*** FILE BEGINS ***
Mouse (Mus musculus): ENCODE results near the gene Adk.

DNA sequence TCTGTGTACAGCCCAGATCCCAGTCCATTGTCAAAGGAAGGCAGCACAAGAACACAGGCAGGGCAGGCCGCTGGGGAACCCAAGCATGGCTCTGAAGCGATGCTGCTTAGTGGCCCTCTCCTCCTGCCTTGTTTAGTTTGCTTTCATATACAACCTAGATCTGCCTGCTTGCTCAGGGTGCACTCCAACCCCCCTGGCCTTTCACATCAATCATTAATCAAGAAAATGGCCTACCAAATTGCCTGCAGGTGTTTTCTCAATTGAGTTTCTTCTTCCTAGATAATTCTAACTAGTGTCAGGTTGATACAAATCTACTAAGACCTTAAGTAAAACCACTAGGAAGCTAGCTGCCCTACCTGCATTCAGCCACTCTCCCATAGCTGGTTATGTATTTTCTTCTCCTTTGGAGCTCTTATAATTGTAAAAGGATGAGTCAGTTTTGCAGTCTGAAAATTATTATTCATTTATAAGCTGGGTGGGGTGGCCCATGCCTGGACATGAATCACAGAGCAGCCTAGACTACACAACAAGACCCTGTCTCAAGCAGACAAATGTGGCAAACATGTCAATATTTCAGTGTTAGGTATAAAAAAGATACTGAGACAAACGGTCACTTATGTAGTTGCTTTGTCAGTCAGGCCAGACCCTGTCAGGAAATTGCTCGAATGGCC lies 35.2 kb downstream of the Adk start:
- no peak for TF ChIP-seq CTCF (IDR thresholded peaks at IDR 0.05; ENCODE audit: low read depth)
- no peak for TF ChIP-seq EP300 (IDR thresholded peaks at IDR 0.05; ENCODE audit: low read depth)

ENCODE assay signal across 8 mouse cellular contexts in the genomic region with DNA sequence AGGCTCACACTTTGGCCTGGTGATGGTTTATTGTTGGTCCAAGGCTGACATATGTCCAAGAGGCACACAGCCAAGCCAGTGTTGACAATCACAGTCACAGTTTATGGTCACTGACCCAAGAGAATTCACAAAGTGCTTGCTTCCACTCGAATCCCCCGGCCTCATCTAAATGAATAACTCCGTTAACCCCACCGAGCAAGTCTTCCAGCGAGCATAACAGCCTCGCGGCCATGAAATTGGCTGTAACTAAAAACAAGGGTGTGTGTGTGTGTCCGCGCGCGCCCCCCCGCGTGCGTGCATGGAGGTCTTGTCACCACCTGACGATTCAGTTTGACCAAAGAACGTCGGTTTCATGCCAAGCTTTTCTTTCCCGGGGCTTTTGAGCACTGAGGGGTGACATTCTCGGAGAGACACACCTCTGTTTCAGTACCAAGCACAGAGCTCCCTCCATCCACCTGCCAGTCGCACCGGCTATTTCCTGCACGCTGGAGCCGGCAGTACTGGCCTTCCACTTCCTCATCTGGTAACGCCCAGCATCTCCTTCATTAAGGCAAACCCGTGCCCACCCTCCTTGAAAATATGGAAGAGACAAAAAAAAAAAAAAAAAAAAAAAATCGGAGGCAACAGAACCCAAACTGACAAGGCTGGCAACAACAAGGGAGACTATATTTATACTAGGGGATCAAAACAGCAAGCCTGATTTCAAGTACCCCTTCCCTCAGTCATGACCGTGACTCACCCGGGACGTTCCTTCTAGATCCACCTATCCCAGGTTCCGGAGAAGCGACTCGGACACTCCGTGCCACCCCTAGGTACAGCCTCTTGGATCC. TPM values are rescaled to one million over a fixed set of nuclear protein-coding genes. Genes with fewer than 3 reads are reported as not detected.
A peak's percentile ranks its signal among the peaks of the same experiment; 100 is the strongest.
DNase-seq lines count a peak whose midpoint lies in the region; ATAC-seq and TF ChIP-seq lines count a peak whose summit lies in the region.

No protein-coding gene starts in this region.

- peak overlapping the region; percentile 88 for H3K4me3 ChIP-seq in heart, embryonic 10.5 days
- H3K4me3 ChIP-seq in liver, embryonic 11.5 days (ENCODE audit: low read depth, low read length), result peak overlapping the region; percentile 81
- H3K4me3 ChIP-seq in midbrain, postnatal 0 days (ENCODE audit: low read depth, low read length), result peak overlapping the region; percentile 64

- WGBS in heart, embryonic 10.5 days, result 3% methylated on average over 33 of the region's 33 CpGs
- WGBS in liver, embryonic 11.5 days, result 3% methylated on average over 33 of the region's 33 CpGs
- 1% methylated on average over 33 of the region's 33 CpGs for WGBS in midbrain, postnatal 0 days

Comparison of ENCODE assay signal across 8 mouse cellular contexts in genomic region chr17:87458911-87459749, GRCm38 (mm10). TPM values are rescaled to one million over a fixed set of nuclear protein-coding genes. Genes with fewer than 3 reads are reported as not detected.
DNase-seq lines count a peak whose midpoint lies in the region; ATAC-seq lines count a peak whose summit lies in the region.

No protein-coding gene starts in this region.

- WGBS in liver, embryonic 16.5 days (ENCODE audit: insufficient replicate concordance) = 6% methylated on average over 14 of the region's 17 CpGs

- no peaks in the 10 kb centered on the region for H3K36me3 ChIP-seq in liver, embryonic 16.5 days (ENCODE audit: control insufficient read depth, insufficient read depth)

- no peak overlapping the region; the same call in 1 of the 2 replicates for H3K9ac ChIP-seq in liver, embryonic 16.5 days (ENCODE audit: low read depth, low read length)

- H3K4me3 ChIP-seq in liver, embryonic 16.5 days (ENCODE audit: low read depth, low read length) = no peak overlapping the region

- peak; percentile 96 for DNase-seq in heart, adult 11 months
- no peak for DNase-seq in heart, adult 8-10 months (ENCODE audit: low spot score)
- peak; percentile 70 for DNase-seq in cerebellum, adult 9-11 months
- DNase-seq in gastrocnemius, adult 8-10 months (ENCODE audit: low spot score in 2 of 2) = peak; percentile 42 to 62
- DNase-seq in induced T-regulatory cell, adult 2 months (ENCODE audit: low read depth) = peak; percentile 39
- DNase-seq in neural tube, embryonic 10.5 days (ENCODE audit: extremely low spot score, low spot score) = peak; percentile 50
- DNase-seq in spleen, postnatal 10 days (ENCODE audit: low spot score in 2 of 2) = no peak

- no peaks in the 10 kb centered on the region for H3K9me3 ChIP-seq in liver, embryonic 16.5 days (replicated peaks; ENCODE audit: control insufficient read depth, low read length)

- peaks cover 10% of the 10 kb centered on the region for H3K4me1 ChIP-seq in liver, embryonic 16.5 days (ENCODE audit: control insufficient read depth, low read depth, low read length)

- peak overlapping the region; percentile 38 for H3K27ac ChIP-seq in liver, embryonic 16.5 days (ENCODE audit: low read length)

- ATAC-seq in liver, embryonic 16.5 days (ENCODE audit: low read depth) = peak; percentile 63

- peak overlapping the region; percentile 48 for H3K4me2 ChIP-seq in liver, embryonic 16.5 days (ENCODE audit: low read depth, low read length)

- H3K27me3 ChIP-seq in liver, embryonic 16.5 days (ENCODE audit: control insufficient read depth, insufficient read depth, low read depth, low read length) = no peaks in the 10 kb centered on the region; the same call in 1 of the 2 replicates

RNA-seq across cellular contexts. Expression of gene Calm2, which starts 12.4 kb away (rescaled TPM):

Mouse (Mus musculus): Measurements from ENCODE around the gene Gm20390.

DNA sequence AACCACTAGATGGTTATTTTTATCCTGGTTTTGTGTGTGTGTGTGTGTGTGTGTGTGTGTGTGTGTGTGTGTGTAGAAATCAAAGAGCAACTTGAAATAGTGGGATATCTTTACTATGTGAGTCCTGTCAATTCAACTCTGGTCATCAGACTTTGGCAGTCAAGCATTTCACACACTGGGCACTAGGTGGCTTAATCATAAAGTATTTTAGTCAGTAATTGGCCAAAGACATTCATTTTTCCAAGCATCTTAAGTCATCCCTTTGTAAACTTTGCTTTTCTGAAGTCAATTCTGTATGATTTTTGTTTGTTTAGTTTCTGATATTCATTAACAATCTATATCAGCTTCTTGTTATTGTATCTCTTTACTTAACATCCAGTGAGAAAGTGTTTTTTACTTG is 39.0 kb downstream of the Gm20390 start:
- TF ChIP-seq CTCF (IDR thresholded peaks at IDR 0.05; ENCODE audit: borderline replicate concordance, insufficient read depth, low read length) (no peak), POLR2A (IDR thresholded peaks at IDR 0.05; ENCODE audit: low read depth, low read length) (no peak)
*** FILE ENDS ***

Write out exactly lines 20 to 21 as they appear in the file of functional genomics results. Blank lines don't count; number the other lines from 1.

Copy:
- no peak overlapping the region; the same call in 1 of the 2 replicates for H3K9ac ChIP-seq in liver, embryonic 16.5 days (ENCODE audit: low read depth, low read length)

- H3K4me3 ChIP-seq in liver, embryonic 16.5 days (ENCODE audit: low read depth, low read length) = no peak overlapping the region